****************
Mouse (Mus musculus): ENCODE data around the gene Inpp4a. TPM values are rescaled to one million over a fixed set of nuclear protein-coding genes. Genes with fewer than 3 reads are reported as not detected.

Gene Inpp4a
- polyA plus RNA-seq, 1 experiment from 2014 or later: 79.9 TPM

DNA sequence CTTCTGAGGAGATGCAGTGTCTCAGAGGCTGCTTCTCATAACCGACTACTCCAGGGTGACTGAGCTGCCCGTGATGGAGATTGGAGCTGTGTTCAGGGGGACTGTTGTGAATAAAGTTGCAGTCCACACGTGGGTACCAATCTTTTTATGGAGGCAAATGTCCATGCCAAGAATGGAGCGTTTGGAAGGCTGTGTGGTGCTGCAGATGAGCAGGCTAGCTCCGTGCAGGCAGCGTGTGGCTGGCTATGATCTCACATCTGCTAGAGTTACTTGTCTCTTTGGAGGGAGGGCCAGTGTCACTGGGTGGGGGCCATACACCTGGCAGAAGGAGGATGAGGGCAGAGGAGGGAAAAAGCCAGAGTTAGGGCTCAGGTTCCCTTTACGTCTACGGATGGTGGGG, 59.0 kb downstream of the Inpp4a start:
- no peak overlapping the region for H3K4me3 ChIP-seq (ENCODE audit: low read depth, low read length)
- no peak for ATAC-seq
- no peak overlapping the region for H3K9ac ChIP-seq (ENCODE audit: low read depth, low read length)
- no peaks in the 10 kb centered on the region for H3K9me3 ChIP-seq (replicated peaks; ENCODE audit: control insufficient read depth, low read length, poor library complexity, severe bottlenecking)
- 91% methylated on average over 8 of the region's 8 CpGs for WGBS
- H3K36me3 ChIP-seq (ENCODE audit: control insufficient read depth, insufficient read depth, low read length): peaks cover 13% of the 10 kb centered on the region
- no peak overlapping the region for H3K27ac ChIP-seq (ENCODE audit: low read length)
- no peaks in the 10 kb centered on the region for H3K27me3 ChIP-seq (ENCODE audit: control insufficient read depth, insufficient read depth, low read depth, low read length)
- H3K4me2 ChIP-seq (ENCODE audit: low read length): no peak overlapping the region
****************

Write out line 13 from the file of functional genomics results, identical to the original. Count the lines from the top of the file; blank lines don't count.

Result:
- H3K4me2 ChIP-seq (ENCODE audit: low read length): no peak overlapping the region